I would, however, generally forsake RGPs in such cases and fit toric or spherical high Dk si-hy lenses, wherever possible and whenever decent vision can be obtained. The benefit of high Dk si-hy soft lenses is that they do not pose any significant physiological compromise, while usually providing high levels of comfort and in many cases, excellent vision. They also offer the benefits of ‘bandaging’ any peripheral scarring, pterygia and desiccated areas, thus offering added benefits. I‘ve had many successes managing such cases since the advent of si-hy lenses 18 years ago. A few such case reports are still floating around the Internet, as are a few piggyback cases.

A Case in Point

Allow me to share a corneal RGP case that had some interesting aspects.

A young lady from Canada had recently moved to NZ. She’d been wearing some Canadian made corneal RGPs for her extreme hyperopia, associated with microphthalmos, with satisfactory results for many years. She’d broken her right contact lens and been seen numerous times by a local chain. They had made four lenses over the past six months and had also asked the local RGP lab to help sort it out. The patient was becoming quite frustrated and was suffering from discomfort and visual problems. She was referred by a patient and former optical/contact lens industry colleague, who had simply told her “Go see Alan, he’ll sort you out”.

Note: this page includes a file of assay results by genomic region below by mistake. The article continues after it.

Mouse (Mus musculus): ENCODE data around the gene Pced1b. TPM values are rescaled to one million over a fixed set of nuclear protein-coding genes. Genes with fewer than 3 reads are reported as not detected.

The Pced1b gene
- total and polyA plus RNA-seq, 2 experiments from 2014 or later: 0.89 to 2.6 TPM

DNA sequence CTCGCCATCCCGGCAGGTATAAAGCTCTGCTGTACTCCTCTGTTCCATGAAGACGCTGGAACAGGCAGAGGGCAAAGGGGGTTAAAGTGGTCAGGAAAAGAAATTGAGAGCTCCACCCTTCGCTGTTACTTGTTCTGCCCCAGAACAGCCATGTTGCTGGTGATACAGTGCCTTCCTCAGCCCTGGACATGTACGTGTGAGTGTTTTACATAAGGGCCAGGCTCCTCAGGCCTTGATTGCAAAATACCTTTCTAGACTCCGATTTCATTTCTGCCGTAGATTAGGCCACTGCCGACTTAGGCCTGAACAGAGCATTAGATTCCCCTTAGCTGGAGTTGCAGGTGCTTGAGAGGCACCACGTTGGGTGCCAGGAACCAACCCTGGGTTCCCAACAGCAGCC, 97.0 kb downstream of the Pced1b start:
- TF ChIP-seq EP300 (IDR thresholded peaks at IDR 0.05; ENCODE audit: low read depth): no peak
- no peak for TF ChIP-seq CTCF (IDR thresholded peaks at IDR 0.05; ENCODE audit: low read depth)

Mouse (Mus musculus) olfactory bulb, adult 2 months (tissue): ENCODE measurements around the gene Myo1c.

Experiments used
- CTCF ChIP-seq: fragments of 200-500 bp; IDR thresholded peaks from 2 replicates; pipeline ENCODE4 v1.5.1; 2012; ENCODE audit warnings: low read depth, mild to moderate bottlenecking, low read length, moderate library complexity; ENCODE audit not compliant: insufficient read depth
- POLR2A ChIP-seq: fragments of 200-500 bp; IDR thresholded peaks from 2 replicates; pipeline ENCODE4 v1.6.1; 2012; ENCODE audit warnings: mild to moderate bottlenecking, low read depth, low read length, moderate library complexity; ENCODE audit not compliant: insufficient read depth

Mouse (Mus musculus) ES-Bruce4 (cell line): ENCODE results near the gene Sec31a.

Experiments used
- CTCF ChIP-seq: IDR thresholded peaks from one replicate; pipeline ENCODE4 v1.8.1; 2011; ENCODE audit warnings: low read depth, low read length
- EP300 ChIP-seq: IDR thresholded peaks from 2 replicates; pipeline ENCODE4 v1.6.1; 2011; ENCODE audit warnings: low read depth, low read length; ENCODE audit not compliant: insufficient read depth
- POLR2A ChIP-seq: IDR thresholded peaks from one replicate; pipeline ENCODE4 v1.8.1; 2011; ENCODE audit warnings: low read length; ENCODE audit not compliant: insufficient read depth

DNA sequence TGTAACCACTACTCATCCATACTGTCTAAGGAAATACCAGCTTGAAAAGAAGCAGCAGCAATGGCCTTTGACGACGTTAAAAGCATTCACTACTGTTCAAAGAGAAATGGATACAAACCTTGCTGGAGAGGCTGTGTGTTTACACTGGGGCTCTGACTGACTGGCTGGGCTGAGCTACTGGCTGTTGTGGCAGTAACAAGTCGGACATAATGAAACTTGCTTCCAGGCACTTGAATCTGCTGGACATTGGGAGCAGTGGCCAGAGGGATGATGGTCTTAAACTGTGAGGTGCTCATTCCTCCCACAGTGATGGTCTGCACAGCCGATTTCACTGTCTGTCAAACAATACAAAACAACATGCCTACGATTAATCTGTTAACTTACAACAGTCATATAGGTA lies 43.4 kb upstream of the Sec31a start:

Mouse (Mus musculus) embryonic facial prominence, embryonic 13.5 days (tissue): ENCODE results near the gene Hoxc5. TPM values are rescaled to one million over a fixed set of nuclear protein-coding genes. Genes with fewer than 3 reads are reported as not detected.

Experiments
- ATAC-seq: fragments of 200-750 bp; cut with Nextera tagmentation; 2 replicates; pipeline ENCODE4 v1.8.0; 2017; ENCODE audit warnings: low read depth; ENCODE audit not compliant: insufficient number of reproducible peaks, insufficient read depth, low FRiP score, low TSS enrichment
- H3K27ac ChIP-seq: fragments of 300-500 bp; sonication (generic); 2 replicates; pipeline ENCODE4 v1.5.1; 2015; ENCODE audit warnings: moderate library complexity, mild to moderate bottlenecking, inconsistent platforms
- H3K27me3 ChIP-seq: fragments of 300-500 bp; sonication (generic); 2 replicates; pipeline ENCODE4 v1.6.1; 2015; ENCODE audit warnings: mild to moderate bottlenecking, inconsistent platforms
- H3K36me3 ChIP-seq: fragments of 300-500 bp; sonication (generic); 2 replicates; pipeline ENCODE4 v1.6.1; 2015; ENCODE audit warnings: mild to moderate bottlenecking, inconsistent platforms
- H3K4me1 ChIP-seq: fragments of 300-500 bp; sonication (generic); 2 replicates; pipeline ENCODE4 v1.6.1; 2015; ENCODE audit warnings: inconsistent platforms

She said the NZ lenses all felt too big and too loose with excessive movement and inferior decentration. She is right eye dominant with mild amblyopia in the left and her ocular Rx is around +15.00D OU. She said all of the right eye replacement lenses were unacceptable and uncomfortable: she could not see well at work and night vision was similarly poor. She was developing marked asthenopia after just three hours of computer work and her eyes were sore at the end of the day, with headaches.

I found she was taking +1.50D over her most recent NZ RE RGP lens, which I measured at 6.81mm BC, 9.7mm diameter and a power of +14.25D.

I also analysed her left lens and as a short-term solution, gave her the old satisfactory left lens to wear in her dominant right eye to tide her over while I urgently ordered a custom SAKS design, multi-curve, lenticulated RGP lens. As I was leaving for a lecture tour a few days later, I arranged for my experienced colleague and contact lens lecturer to check on it while I was away.

The lens I designed and had made was as follows;

6.74wet (8.2)7.20(8.6)8.10(9.0)10.00 with an overall diameter of 9.5 and power of +16.37D.

It was made in Boston XO, with a custom lenticular, -14.00D carrier, LZ of 8.4mm and DAC blending of 0.3 on the back surface and 0.2 on the lenticular junction, with the thinnest centre thickness possible for the design/power.

On returning from my travels I asked my colleague, who is a hard task master, if the lens had performed okay. He said it was fantastic! The patient was rapt and he told me to look at his clinical notes. He’d written “amazing fit, centres well, adequate edge lift. Patient is overjoyed and will return to refit her other eye”.


Alan P Saks MCOptom(UK) Dip.Optom(ZA) FCLS(NZ) FAAO(USA) is a third generation optometrist based in Auckland, New Zealand and columnist for mivision. He is actively involved in the profession, having served multiple terms as president of Contact Lens Societies and arranged numerous conferences. He has also served on education committees, as examiner in contact lenses and clinical optometry examinations, lectured contact lenses to ophthalmology registrars and written several columns about eye health and the practice of optometry.